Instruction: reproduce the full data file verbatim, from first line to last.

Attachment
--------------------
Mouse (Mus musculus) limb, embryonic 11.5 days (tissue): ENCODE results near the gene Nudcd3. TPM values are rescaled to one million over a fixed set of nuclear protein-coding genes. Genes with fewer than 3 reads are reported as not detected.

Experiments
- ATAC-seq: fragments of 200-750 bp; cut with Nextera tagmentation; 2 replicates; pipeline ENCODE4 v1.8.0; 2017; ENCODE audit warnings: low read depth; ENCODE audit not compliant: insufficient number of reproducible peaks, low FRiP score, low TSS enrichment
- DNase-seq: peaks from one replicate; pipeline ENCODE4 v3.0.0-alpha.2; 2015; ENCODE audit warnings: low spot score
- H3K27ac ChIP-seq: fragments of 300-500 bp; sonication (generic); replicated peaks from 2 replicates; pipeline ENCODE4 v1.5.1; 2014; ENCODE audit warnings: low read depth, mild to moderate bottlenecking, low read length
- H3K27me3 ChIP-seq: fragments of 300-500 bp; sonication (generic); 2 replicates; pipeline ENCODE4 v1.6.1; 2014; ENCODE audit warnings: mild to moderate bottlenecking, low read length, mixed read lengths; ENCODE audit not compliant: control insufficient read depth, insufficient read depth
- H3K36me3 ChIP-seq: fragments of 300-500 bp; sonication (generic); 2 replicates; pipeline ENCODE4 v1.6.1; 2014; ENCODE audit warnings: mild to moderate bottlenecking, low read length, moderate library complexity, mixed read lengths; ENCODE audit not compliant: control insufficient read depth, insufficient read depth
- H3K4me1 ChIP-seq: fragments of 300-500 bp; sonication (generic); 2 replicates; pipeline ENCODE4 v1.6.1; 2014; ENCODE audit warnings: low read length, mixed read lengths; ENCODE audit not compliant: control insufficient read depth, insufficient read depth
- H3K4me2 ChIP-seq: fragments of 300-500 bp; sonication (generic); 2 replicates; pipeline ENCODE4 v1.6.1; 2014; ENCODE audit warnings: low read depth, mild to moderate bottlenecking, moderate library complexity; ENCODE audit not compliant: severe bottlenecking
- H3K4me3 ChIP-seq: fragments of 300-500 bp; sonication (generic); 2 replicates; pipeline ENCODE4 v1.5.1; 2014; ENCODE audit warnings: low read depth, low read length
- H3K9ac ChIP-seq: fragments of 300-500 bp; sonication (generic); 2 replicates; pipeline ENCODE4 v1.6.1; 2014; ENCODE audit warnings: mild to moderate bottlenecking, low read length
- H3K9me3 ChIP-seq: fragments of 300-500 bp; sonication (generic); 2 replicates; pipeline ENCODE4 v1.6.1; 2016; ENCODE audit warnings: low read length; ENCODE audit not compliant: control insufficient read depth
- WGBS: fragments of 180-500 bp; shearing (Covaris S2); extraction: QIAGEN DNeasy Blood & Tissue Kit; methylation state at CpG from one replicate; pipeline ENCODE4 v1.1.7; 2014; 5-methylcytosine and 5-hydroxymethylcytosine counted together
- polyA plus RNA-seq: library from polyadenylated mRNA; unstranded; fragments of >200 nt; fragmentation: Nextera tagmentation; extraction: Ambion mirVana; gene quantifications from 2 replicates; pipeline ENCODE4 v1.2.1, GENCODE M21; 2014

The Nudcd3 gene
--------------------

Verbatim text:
Mouse (Mus musculus) limb, embryonic 11.5 days (tissue): ENCODE results near the gene Nudcd3. TPM values are rescaled to one million over a fixed set of nuclear protein-coding genes. Genes with fewer than 3 reads are reported as not detected.

Experiments
- ATAC-seq: fragments of 200-750 bp; cut with Nextera tagmentation; 2 replicates; pipeline ENCODE4 v1.8.0; 2017; ENCODE audit warnings: low read depth; ENCODE audit not compliant: insufficient number of reproducible peaks, low FRiP score, low TSS enrichment
- DNase-seq: peaks from one replicate; pipeline ENCODE4 v3.0.0-alpha.2; 2015; ENCODE audit warnings: low spot score
- H3K27ac ChIP-seq: fragments of 300-500 bp; sonication (generic); replicated peaks from 2 replicates; pipeline ENCODE4 v1.5.1; 2014; ENCODE audit warnings: low read depth, mild to moderate bottlenecking, low read length
- H3K27me3 ChIP-seq: fragments of 300-500 bp; sonication (generic); 2 replicates; pipeline ENCODE4 v1.6.1; 2014; ENCODE audit warnings: mild to moderate bottlenecking, low read length, mixed read lengths; ENCODE audit not compliant: control insufficient read depth, insufficient read depth
- H3K36me3 ChIP-seq: fragments of 300-500 bp; sonication (generic); 2 replicates; pipeline ENCODE4 v1.6.1; 2014; ENCODE audit warnings: mild to moderate bottlenecking, low read length, moderate library complexity, mixed read lengths; ENCODE audit not compliant: control insufficient read depth, insufficient read depth
- H3K4me1 ChIP-seq: fragments of 300-500 bp; sonication (generic); 2 replicates; pipeline ENCODE4 v1.6.1; 2014; ENCODE audit warnings: low read length, mixed read lengths; ENCODE audit not compliant: control insufficient read depth, insufficient read depth
- H3K4me2 ChIP-seq: fragments of 300-500 bp; sonication (generic); 2 replicates; pipeline ENCODE4 v1.6.1; 2014; ENCODE audit warnings: low read depth, mild to moderate bottlenecking, moderate library complexity; ENCODE audit not compliant: severe bottlenecking
- H3K4me3 ChIP-seq: fragments of 300-500 bp; sonication (generic); 2 replicates; pipeline ENCODE4 v1.5.1; 2014; ENCODE audit warnings: low read depth, low read length
- H3K9ac ChIP-seq: fragments of 300-500 bp; sonication (generic); 2 replicates; pipeline ENCODE4 v1.6.1; 2014; ENCODE audit warnings: mild to moderate bottlenecking, low read length
- H3K9me3 ChIP-seq: fragments of 300-500 bp; sonication (generic); 2 replicates; pipeline ENCODE4 v1.6.1; 2016; ENCODE audit warnings: low read length; ENCODE audit not compliant: control insufficient read depth
- WGBS: fragments of 180-500 bp; shearing (Covaris S2); extraction: QIAGEN DNeasy Blood & Tissue Kit; methylation state at CpG from one replicate; pipeline ENCODE4 v1.1.7; 2014; 5-methylcytosine and 5-hydroxymethylcytosine counted together
- polyA plus RNA-seq: library from polyadenylated mRNA; unstranded; fragments of >200 nt; fragmentation: Nextera tagmentation; extraction: Ambion mirVana; gene quantifications from 2 replicates; pipeline ENCODE4 v1.2.1, GENCODE M21; 2014

The Nudcd3 gene